Israel Putnam, popularly known as "Old Put", was an American army general officer who fought with distinction at the Battle of Bunker Hill during the American Revolutionary War. He served notably as an officer with Rogers' Rangers during the French and Indian War, when he was captured by Mohawk warriors, he was saved from the ritual burning given to enemies by the intervention of a French officer with whom the Mohawk were allied. Putnam's courage and fighting spirit became known far beyond Connecticut's borders through the circulation of folk legends in the American colonies and states celebrating his exploits. Israel Putnam was born in 1718 in Salem Village, Massachusetts to Joseph and Elizabeth Putnam, a prosperous farming Puritan family, his parents had opposed the Salem witch trials in the 1690s. With his father-in-law Israel Porter, Joseph Putnam signed a petition on the behalf of the elderly Rebecca Nurse, accused of witchcraft, but the jury overturned its first verdict of innocent, convicting her and sentencing her to death.
One of her sisters was executed in the hysteria of the time. In 1740, at the age of 22, the young Putnam moved west to Mortlake, where land was cheaper and easier for young men to buy. Putnam killed a wolf in Connecticut in 1743 with the help of a group of farmers from Mortlake seeking to safeguard their sheep. After tracking the wolf to her den, they tried sending in their dogs, but all the dogs returned frightened, or in several cases, injured by the wolf, they tried smoking the wolf out, after that failed, they tried burning sulfur at the mouth of the rocky cave, all to no avail. After Putnam arrived, he tried getting his dog to enter the den, with no luck, he tried to get his servant to enter with a torch and gun to shoot the wolf. His servant refused. Putnam reportedly crawled into the den with a torch, a musket loaded with buckshot, his feet secured with rope, in order to be pulled out. While in the den, he killed the wolf. In celebration of the event, the 24-year-old Putnam was carried in a torch-lit procession through Pomfret in a celebration that lasted until about midnight.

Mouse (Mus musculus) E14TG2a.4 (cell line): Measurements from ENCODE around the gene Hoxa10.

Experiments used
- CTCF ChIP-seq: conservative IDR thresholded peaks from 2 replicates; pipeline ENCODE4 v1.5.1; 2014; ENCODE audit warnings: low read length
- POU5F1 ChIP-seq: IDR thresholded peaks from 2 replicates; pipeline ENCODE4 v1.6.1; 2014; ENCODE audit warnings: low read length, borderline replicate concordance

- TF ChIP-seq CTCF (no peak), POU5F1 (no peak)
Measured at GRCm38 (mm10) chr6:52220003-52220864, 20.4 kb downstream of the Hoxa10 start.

Putnam earned the nicknames of "Wolf Putnam" and "Old Wolf Put", which stayed with him for decades afterward. A section of Mashamoquet Brook State Park in modern-day Pomfret, including the den, is named "Wolf Den"; the name "Wolf Den Road" in adjacent Brooklyn, Connecticut attests to the days of wolves. Putnam married first to Hannah Pope in 1739, the mother of his children. Two years after her death in 1765, he married Deborah Lothrop. In 1755, at the age of 37, Putnam was one of the first men in Connecticut to sign up to serve as a private in the militia in the French and Indian War. During the war, he would be successively promoted to second lieutenant, major, lieutenant colonel, colonel; as a company captain, Putnam served with Robert Rogers, who would gain fame as the commander of Rogers' Rangers, the two of them had various exploits together, in one of which Putnam saved Rogers' life. Putnam's reputation for courage was made famous by his participation in the war, it was said that "Rogers always sent, but Putnam led his men to action."In 1757, the Rangers were stationed on an island off Fort Edward.